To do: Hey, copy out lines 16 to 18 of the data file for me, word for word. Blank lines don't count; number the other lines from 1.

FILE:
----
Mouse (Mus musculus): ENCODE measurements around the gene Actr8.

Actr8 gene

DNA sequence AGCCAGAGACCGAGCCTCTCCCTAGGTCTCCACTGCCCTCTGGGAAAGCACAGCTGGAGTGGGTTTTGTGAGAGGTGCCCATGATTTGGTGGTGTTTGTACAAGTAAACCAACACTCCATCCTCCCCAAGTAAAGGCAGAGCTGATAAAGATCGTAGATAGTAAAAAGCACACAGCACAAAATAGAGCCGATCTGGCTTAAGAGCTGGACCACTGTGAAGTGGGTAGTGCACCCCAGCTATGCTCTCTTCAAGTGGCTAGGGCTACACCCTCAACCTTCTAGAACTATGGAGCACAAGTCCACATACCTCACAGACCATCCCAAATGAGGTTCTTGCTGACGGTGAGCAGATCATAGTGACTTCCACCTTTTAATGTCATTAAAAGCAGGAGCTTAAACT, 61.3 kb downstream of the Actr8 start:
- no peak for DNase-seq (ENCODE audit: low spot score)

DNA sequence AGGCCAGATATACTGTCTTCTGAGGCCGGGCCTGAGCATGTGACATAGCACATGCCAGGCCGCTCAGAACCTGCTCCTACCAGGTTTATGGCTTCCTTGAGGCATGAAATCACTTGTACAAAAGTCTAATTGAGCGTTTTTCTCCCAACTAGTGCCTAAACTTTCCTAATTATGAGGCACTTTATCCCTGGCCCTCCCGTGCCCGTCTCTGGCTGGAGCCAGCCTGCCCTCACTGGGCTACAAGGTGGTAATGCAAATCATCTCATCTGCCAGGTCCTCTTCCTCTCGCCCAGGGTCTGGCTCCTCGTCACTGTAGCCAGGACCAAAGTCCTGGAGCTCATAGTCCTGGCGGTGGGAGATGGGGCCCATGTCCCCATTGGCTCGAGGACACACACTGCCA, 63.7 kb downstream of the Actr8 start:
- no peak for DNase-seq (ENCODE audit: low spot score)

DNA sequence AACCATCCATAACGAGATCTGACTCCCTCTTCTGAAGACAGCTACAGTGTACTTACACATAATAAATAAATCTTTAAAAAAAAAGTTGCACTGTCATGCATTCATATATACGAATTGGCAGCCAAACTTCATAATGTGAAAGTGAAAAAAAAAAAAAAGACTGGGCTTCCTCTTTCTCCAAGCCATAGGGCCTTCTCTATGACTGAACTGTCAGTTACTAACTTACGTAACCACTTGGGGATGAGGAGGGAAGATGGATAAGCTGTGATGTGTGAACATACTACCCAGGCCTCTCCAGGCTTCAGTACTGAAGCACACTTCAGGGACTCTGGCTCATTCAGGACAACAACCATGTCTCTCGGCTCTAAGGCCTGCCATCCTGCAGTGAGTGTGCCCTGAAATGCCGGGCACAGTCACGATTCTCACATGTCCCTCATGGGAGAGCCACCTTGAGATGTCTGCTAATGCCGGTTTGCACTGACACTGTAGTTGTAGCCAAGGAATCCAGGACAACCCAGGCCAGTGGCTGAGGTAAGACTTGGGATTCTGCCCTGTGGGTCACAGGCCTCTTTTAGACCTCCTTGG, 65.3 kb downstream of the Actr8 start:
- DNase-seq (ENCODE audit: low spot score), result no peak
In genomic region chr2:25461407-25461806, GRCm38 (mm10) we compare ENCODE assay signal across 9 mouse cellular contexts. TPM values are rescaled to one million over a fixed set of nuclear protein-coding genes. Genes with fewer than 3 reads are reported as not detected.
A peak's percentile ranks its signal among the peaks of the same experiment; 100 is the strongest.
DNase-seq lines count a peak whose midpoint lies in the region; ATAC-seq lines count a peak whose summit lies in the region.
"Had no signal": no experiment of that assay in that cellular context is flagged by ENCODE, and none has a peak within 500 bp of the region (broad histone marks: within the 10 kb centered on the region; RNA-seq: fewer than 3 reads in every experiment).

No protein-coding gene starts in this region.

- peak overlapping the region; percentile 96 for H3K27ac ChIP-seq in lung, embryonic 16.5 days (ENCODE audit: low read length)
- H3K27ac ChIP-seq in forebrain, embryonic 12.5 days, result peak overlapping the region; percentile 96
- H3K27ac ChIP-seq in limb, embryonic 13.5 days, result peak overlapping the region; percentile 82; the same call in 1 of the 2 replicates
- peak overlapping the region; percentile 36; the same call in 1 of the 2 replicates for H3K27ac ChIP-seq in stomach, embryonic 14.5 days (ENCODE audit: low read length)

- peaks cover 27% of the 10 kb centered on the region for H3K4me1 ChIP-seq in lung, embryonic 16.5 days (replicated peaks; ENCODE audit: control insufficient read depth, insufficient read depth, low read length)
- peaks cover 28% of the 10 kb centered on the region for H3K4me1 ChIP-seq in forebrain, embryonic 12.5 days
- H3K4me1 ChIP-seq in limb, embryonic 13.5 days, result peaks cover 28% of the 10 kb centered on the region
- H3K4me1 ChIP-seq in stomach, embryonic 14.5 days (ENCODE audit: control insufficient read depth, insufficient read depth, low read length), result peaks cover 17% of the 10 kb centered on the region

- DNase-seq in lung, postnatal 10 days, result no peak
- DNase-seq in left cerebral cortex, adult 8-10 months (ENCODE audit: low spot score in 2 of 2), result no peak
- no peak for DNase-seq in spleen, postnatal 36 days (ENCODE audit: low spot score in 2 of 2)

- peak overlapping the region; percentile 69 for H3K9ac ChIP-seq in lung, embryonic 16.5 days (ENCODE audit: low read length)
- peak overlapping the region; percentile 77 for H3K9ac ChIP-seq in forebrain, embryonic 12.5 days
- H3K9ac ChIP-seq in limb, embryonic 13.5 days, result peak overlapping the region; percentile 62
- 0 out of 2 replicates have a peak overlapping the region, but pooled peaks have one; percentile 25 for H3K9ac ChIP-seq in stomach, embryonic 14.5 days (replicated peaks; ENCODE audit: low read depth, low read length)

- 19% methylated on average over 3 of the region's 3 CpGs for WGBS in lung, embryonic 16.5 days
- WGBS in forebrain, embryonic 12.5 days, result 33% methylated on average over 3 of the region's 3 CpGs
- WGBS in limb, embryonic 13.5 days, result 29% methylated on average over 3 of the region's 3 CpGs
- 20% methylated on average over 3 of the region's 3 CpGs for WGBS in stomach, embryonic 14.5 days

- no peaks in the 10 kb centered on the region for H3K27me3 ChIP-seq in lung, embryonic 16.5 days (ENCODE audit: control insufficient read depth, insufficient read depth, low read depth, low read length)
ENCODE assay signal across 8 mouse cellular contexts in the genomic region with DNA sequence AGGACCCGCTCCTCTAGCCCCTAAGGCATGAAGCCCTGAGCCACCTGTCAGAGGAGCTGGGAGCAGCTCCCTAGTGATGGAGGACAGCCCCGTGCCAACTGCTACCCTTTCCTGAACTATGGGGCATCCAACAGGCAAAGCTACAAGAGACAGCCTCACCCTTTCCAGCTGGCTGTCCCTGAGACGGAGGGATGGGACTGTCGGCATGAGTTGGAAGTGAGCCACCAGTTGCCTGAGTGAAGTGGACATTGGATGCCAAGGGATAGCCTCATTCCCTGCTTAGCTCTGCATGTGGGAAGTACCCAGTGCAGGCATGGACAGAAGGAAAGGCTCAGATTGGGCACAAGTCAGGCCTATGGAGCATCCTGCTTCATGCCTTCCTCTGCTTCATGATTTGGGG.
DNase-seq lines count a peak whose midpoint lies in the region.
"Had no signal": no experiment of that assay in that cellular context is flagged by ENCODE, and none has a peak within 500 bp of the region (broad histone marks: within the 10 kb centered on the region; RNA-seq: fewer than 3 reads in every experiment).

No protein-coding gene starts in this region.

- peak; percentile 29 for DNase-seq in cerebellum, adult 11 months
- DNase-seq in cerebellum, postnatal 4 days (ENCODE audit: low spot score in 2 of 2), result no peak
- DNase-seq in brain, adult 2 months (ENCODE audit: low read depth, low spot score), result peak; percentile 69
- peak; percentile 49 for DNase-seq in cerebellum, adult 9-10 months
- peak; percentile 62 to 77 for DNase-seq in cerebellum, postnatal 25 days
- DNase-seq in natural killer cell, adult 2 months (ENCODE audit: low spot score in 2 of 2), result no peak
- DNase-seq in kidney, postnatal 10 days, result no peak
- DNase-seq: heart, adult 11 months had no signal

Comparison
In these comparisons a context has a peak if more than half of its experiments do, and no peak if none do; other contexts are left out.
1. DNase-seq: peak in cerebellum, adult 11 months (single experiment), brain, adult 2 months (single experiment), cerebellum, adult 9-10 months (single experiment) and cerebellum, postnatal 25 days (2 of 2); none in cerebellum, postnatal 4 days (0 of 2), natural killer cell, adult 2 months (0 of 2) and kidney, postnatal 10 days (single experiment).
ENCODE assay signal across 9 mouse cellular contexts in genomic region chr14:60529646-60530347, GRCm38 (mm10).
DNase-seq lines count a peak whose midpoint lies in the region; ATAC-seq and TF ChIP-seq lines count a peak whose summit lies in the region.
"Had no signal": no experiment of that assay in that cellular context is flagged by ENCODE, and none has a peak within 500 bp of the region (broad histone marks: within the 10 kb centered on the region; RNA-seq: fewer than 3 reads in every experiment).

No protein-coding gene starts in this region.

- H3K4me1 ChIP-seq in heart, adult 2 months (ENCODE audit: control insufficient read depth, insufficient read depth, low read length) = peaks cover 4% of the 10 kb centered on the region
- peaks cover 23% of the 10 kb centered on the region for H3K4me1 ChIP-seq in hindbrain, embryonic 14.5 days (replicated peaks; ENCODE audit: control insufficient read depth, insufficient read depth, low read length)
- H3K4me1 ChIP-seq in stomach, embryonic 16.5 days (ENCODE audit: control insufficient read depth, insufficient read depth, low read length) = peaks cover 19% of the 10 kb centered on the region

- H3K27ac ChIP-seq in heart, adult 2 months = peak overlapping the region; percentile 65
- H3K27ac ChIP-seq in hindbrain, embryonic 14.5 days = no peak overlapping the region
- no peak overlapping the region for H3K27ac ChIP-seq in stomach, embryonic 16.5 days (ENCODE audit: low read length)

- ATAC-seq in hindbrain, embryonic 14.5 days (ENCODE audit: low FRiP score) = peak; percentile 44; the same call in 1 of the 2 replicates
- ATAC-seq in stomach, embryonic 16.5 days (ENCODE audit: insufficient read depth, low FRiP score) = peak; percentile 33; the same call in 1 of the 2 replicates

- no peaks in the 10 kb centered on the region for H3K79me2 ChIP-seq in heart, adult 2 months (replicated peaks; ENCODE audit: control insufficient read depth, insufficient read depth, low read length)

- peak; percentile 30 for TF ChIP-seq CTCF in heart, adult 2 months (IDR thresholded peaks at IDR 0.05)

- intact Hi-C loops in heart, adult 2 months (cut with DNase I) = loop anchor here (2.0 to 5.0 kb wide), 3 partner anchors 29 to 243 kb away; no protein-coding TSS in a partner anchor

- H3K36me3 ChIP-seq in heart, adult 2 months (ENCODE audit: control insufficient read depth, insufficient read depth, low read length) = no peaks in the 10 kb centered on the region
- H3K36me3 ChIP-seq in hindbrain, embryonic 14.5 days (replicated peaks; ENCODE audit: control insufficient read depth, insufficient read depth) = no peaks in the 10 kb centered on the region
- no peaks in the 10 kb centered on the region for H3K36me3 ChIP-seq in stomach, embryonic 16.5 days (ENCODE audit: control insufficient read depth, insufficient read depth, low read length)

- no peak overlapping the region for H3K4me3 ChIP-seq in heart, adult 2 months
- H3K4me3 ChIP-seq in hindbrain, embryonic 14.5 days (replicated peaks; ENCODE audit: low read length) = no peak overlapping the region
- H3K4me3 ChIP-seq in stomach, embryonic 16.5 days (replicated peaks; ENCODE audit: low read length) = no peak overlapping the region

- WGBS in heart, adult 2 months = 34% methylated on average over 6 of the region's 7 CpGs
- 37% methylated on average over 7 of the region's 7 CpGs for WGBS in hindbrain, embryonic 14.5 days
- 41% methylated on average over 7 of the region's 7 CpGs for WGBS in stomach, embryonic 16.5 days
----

- H3K27ac ChIP-seq in limb, embryonic 13.5 days, result peak overlapping the region; percentile 82; the same call in 1 of the 2 replicates
- peak overlapping the region; percentile 36; the same call in 1 of the 2 replicates for H3K27ac ChIP-seq in stomach, embryonic 14.5 days (ENCODE audit: low read length)

- peaks cover 27% of the 10 kb centered on the region for H3K4me1 ChIP-seq in lung, embryonic 16.5 days (replicated peaks; ENCODE audit: control insufficient read depth, insufficient read depth, low read length)